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Thread: Vintage Sewing Machine Shop.....Come on in and sit a spell

  1. #27371
    Super Member vintagemotif's Avatar
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    Quote Originally Posted by miriam View Post
    There are some easy quilts that don't require so many little pieces at a time. She is trying to keep a heart pattern going.
    Exactly! There are many very easy strip quilts that can be done. I have been using up my scraps. This was the remaining 2x2s. Just look around on QB to find an easy quilt to piece.

    Justtrish, Start using that FW now! Forget about trying to learn the feet at this point in time and just start using your machines. Most likely the foot that is on the machine is the foot that you need to use for piecing. Have Fun!


  2. #27372
    Senior Member auniqueview's Avatar
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    Quote Originally Posted by miriam View Post
    OH you have a clone!!! You want to get the needle in the right direction - ask Glen how I know..... http://blog.sew-classic.com/2008/12/...-15-clone.aspx The
    re is even a manual on there! More clones: Will the REAL 15 clone please stand up
    Thanks for the link. Good to know about the needle. I see now why it arm wrestled me to get the one back in...not the right direction. The one that is in there (wrong, lol) is a 100. Not gonna use it on anything. He really was sewing leather with this machine. I have a 100 needle box, mostly full, of size 40s. Guess I won't need to be buying any of those for a while, either. I have some regular machine needles in much smaller sizes around here, lol.

    I knew it was a clone, and such a pretty little miss, lol. It just took me a while to come out of my funk and take a real look at her. She is all nice and clean and oiled up. And now I know how to put the needle in and thread her up. I might actually get that quilt under a machine and repaired yet, lol. It does have the little Precision Badge on it, too. Now, I need to go work on my little black one, and see if I can get it running. I might even sneak in some sewing. Someone should have warned me about these machines.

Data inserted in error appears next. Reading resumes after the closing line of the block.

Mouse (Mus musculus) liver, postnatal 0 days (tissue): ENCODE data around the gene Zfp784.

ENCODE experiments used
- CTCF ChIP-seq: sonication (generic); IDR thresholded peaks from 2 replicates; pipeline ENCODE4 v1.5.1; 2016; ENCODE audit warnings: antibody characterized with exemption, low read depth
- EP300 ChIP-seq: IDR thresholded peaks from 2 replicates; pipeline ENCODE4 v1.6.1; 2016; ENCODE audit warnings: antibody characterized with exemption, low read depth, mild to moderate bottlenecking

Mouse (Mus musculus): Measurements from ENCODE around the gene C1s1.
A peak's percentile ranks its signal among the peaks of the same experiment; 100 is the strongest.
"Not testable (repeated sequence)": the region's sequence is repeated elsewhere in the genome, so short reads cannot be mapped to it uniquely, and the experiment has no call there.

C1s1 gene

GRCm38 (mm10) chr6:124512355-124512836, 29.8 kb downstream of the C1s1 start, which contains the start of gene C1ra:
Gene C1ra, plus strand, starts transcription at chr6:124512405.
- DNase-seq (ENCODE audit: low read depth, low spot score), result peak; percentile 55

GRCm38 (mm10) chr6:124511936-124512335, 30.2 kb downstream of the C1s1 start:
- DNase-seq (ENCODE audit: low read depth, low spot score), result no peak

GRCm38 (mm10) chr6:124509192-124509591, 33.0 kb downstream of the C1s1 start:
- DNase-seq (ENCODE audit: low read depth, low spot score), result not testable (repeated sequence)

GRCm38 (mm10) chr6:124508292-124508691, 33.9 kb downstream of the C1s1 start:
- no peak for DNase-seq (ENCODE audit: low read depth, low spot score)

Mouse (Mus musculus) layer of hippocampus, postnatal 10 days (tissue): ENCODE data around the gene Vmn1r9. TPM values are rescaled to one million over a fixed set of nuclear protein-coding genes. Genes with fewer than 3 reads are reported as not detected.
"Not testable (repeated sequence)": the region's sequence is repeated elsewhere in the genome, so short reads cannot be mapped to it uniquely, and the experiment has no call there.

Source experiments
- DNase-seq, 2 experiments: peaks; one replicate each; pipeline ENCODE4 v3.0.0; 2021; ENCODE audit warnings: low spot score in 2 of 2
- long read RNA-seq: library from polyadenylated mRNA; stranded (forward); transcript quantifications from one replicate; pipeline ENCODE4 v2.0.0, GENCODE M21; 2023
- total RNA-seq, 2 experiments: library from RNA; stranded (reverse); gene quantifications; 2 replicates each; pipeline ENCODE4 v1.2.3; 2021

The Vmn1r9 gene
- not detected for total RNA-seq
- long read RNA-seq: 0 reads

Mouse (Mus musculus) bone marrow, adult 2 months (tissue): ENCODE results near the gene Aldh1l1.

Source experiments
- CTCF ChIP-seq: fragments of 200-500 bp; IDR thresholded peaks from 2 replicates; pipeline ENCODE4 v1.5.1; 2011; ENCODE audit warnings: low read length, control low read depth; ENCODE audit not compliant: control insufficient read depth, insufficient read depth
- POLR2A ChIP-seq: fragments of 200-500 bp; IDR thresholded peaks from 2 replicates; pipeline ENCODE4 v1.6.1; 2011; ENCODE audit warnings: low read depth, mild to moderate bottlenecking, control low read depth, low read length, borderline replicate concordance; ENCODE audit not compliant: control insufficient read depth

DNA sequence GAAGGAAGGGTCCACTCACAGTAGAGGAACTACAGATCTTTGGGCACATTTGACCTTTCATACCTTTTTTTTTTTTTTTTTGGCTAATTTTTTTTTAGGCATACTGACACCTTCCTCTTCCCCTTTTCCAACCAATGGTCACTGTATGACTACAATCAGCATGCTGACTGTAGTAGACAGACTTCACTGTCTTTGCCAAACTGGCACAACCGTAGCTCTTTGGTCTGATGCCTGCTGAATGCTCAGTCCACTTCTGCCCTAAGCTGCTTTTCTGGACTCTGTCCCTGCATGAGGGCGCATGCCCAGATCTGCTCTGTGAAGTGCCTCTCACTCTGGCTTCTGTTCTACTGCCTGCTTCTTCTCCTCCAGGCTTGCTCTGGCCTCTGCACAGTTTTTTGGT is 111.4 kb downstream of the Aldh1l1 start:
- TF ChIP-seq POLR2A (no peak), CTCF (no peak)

3. #27373
    Super Member vintagemotif's Avatar
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    Quote Originally Posted by Weedwoman View Post
    I also keep all the attachments, bobbins, etc that go with each machine in a container right with each machine. I also like to have a pair of small scissors/snips, a small ruler guide and anything else I think I might need (manual, oil). And I made little fabric bowls for each machine, they are great to catch all the little snips of thread and things because I don't have a trash container at each machine. The little bowls are cute made of sewing related fabrics or any other you like.
    You state the bowls are made of fabrics. I would love to see your sewing bowls. Please post a picture of one. Thanks!

  4. #27374
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    Thank You, Billy - I hope this means that you are feeling better! You can count me in!
    Aronel aka Lee

  5. #27375
    Super Member QuiltnCowgirl's Avatar
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    Been browsing Shopgoodwill.com & Ebay for 15 clones. Any thoughts on this one? Bidding closes in 6 hours (5:00-ish PST)http://www.ebay.com/itm/Excellent-Po...item415ee727d2

  6. #27376
    Power Poster miriam's Avatar
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    Quote Originally Posted by QuiltnCowgirl View Post
    Been browsing Shopgoodwill.com & Ebay for 15 clones. Any thoughts on this one? http://www.ebay.com/itm/Excellent-Po...item415ee727d2
    You should be able to find one cheaper or at least close to home. The clones are pretty cool machines.
    NEVER let a sewing machine know you are in a hurry.
    Success is not final. Failure is not fatal. It is the courage to continue that counts. Winston Churchill

  7. #27377
    Power Poster miriam's Avatar